Six toilets were selected for daily cultures. These included male and female employee-only toilets in a research area of the institution, male and female public toilets in the lobby of the hospital, an accessible, unisex toilet in the outpatient area that was not equipped with alcohol wipes, and a patient-only toilet in the outpatient area that was equipped with alcohol wipes. Toilets were swabbed twice using a plastic guide to define a 2×2 inch square on the midpoint of the left wing of the toilet seat. The two cultures were taken using a standard moistened bacterial culturette immediately before and 1 minute after cleaning the toilet seat with the alcohol wipes. Total bacterial counts were determined by 48 hour culture on blood agar plates (tryptic soy agar supplemented with 3% v/v sheep erythrocytes) at 37°C. MRSA and VRE were identified using standard methods and defined media (CHROMagar for MRSA, Becton Dickinson and Co., Sparks, MD, and Bile Esculin with Vancomycin Agar for VRE, Edge Biologicals, Memphis, TN). Cultures were taken daily at 4 PM on weekdays for 4 weeks. The plastic guide was cleaned between each use with alcohol, and a terminal swab of the guide itself was taken to provide a baseline contamination rate.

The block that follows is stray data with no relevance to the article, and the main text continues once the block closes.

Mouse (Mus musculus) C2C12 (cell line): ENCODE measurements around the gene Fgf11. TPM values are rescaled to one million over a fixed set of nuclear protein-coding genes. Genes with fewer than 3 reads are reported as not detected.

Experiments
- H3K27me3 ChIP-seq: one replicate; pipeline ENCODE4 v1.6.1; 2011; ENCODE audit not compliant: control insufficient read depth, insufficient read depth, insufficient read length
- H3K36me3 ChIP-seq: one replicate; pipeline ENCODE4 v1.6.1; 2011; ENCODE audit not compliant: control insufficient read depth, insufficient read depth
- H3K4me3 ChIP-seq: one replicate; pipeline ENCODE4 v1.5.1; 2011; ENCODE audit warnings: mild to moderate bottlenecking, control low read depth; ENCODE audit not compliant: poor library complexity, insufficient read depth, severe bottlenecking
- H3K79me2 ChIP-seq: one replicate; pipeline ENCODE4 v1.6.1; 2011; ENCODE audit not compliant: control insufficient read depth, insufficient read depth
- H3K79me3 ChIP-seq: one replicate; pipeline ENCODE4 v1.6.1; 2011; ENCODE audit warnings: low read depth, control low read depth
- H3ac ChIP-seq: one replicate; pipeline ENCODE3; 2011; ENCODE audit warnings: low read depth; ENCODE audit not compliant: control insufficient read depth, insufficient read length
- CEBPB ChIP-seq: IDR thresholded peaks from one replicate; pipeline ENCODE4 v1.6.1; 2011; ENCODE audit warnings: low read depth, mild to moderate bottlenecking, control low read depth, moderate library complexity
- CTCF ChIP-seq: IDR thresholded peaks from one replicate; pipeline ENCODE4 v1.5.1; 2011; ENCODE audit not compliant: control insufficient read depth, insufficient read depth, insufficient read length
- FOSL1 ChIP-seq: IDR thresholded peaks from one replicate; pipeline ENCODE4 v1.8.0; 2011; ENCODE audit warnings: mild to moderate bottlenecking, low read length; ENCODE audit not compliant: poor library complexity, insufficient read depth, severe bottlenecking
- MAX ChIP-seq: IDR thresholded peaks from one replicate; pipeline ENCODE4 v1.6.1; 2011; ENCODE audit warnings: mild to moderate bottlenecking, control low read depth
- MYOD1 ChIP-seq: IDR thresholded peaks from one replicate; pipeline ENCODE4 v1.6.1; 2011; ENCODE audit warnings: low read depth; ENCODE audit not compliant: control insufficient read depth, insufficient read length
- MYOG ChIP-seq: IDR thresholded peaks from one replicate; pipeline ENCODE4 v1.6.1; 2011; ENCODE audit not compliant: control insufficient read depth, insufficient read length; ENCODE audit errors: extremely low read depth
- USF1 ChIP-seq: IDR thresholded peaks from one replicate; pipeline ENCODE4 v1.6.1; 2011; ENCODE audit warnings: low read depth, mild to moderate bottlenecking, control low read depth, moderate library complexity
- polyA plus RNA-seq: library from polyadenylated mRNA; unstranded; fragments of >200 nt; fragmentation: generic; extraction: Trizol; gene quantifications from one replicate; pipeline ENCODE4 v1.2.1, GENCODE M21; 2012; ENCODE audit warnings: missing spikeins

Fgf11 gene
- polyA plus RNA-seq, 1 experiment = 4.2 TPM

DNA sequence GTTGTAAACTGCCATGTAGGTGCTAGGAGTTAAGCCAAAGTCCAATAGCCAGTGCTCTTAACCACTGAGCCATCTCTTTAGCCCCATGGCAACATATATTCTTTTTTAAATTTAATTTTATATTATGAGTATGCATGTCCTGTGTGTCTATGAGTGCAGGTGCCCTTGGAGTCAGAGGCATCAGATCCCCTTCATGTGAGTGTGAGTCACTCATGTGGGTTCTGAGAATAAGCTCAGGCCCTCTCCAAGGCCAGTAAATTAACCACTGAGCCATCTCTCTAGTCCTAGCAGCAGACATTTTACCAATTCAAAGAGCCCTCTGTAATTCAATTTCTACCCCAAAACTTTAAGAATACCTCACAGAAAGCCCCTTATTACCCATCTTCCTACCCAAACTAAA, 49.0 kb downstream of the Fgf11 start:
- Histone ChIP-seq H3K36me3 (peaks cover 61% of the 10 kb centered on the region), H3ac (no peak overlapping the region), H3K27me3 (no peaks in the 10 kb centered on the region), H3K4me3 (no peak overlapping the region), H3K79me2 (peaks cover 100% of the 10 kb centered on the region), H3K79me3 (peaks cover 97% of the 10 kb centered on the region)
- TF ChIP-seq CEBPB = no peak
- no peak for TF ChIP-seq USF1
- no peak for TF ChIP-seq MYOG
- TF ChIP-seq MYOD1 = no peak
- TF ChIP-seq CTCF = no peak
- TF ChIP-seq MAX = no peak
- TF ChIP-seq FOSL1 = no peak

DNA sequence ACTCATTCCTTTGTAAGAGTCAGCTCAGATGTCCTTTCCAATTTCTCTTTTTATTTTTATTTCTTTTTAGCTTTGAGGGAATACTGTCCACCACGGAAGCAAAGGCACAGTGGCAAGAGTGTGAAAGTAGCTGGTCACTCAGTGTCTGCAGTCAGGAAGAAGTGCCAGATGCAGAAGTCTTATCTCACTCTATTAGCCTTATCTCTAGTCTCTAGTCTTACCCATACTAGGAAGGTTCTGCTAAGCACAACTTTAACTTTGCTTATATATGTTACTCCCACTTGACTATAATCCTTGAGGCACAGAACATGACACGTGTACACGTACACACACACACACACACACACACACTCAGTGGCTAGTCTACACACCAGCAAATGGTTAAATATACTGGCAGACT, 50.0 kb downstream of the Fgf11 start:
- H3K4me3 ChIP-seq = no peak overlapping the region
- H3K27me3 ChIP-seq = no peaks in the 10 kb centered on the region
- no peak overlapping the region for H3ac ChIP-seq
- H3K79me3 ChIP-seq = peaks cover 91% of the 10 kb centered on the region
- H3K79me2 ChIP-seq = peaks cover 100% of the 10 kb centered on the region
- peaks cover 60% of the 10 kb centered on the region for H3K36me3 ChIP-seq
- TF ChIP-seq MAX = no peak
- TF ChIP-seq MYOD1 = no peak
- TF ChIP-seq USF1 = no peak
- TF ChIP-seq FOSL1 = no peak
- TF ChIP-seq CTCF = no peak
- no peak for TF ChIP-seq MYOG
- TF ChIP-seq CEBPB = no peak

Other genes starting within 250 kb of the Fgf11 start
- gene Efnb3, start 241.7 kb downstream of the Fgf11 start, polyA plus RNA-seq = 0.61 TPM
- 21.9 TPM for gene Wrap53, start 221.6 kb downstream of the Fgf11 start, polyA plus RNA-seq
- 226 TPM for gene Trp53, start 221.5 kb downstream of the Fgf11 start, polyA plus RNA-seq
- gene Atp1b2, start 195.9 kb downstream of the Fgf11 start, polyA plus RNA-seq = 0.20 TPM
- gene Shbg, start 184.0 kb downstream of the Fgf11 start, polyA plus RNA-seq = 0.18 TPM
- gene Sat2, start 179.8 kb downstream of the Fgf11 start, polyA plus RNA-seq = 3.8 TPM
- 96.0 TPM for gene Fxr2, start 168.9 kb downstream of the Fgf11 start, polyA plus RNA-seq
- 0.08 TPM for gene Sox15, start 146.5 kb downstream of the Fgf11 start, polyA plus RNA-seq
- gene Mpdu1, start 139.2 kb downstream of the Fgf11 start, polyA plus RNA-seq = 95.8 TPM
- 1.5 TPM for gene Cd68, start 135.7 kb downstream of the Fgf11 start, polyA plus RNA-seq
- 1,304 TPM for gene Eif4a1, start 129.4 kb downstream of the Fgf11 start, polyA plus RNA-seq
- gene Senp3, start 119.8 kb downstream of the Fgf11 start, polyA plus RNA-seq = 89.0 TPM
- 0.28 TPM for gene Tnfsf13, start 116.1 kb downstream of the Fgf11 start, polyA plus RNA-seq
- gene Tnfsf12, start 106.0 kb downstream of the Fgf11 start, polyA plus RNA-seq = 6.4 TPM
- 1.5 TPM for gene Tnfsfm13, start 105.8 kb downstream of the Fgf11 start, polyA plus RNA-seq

The mean daily bacterial burden was significantly lower (p < 0.01 by paired Student's t-test) on the toilet where wipes were available compared to the patient toilet where wipes were not available (Table). No significant differences in bacterial burden were found on other toilets when stratified by location in the hospital or by gender. MRSA was recovered at low colony counts (1–3 colony forming unit (CFU) per square inch) on 3.3% of the toilets where wipes were not available compared to none on the toilet with wipes. VRE was not found on any toilet. Experimental use of alcohol wipes resulted in a 99.75% kill of all bacteria on employee and public toilet seats (6.6 CFU/sq in vs. 0.02 CFU/sq in; p < 0.001 by paired Student's t-test). No MRSA was recovered from toilet seats after use of wipes.